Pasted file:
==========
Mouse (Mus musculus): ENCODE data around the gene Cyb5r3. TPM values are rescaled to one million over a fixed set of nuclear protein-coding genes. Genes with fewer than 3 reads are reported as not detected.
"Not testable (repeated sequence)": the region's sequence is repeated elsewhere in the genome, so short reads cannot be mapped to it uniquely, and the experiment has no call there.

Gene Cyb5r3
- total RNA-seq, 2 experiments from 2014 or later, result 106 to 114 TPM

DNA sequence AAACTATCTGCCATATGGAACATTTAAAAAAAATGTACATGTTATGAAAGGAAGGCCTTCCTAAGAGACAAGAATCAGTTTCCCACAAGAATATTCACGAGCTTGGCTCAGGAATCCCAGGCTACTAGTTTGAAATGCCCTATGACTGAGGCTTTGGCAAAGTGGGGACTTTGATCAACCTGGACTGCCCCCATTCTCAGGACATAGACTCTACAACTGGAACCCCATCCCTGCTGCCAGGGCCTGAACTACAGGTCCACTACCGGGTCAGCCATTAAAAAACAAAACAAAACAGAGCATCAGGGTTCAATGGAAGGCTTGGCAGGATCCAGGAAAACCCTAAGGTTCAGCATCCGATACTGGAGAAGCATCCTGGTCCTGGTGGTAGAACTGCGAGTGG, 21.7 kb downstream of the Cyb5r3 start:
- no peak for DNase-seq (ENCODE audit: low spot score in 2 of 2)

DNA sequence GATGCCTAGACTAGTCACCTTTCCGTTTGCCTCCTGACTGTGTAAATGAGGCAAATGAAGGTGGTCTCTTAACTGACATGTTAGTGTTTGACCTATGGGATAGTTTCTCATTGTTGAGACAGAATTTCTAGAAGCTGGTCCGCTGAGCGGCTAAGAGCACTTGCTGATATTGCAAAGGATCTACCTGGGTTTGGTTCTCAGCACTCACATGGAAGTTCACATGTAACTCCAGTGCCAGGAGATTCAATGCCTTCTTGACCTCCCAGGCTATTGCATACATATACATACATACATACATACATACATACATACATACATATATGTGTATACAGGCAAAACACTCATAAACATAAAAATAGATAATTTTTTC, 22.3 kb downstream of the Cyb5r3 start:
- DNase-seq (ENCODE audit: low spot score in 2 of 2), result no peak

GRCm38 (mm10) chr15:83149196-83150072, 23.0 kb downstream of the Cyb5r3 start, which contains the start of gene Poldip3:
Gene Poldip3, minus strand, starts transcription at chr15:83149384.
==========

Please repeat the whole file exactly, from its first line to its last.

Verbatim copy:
Mouse (Mus musculus): ENCODE data around the gene Cyb5r3. TPM values are rescaled to one million over a fixed set of nuclear protein-coding genes. Genes with fewer than 3 reads are reported as not detected.
"Not testable (repeated sequence)": the region's sequence is repeated elsewhere in the genome, so short reads cannot be mapped to it uniquely, and the experiment has no call there.

Gene Cyb5r3
- total RNA-seq, 2 experiments from 2014 or later, result 106 to 114 TPM

DNA sequence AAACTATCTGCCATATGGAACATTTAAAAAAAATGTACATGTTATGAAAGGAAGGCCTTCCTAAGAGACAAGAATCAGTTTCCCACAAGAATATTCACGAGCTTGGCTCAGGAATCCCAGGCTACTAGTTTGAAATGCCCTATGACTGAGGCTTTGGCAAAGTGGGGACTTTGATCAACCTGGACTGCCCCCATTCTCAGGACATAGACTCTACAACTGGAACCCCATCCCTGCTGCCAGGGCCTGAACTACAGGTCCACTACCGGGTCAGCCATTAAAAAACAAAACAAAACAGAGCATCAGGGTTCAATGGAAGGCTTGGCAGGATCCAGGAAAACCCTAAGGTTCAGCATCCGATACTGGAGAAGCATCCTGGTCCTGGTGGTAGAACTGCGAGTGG, 21.7 kb downstream of the Cyb5r3 start:
- no peak for DNase-seq (ENCODE audit: low spot score in 2 of 2)

DNA sequence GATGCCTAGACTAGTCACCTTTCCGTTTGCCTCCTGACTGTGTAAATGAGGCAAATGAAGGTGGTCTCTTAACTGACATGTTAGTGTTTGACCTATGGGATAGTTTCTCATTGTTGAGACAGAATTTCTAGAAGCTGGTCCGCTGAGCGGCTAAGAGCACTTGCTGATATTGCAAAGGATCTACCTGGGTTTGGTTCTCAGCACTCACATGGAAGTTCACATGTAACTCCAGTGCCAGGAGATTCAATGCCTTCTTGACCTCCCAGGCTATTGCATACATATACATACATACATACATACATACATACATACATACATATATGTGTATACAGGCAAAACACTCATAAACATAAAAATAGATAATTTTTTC, 22.3 kb downstream of the Cyb5r3 start:
- DNase-seq (ENCODE audit: low spot score in 2 of 2), result no peak

GRCm38 (mm10) chr15:83149196-83150072, 23.0 kb downstream of the Cyb5r3 start, which contains the start of gene Poldip3:
Gene Poldip3, minus strand, starts transcription at chr15:83149384.